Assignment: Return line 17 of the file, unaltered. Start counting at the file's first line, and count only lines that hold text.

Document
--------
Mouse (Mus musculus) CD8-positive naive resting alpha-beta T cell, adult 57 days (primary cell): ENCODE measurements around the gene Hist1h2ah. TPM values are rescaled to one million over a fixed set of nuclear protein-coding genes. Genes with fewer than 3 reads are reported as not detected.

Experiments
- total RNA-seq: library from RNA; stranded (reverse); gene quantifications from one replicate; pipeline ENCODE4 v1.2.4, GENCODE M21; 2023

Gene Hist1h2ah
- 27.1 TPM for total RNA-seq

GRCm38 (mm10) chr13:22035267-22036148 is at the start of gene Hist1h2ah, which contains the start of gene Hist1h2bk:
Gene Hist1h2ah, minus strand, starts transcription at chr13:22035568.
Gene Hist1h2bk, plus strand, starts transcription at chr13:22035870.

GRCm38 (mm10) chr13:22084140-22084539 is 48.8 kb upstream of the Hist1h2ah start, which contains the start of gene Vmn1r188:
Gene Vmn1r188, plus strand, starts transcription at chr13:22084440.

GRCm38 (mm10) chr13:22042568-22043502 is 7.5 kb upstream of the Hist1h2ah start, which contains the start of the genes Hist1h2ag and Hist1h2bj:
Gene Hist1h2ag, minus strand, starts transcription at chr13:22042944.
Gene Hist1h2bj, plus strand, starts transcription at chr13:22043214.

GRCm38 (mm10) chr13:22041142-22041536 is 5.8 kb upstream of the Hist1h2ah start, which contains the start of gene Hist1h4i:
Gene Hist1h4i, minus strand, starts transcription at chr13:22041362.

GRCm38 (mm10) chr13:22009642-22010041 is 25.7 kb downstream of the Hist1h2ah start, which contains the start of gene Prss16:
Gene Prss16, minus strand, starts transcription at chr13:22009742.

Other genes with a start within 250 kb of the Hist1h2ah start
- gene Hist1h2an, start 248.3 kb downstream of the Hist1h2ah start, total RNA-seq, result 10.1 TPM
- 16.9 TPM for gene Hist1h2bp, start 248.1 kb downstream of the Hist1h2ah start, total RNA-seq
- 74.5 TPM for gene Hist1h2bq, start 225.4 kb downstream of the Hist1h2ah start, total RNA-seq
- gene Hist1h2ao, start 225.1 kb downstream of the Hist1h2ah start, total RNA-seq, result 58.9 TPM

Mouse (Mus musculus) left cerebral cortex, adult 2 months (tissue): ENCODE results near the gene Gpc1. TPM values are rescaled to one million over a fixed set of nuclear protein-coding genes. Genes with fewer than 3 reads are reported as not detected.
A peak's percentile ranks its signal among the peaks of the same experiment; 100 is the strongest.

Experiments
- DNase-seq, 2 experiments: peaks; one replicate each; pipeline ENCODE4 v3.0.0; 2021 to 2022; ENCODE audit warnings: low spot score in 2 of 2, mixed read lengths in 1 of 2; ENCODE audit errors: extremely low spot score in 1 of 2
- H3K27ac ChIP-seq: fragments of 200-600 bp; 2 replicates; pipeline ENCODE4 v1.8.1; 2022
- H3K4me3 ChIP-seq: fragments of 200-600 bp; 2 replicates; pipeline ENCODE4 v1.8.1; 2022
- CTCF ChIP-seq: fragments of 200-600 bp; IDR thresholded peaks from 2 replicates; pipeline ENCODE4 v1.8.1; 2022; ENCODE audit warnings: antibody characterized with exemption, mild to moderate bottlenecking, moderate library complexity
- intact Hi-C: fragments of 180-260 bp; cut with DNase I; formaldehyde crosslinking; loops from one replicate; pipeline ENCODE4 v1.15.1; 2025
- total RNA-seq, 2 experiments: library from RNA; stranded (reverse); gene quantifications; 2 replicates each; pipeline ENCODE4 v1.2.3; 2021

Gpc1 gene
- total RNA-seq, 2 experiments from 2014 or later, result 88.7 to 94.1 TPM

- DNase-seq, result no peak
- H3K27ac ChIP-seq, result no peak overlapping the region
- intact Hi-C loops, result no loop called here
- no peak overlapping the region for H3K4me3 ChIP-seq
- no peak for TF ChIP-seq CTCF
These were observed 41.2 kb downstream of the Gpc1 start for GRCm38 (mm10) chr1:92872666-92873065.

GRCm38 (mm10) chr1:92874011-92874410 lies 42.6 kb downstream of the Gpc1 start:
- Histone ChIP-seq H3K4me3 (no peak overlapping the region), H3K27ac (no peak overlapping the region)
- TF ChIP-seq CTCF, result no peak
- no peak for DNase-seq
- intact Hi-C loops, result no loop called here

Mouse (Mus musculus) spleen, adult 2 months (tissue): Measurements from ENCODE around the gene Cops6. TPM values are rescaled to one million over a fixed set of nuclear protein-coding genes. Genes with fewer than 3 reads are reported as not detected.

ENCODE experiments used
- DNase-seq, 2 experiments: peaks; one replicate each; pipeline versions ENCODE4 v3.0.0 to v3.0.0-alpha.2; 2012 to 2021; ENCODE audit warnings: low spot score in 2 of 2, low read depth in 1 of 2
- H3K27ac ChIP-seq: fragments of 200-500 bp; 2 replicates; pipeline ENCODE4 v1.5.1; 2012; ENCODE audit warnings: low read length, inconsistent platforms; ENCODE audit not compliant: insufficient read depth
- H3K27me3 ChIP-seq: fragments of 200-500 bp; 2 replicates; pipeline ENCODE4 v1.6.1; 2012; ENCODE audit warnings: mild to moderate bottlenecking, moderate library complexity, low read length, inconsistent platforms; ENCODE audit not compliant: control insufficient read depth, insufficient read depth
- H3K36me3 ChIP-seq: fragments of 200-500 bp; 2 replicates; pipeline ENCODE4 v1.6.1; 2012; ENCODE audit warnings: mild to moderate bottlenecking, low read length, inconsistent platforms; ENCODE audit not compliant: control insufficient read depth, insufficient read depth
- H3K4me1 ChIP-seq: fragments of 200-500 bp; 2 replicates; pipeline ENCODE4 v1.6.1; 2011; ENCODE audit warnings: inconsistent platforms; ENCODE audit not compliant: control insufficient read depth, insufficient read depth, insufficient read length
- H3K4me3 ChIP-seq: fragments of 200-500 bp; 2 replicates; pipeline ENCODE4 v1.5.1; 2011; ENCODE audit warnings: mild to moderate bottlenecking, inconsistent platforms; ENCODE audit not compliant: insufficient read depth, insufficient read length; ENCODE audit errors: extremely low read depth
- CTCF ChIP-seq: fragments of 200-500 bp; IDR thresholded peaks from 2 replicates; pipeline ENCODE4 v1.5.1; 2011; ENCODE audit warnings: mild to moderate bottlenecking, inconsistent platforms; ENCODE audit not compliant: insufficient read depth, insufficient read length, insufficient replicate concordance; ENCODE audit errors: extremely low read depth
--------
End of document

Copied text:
Gene Prss16, minus strand, starts transcription at chr13:22009742.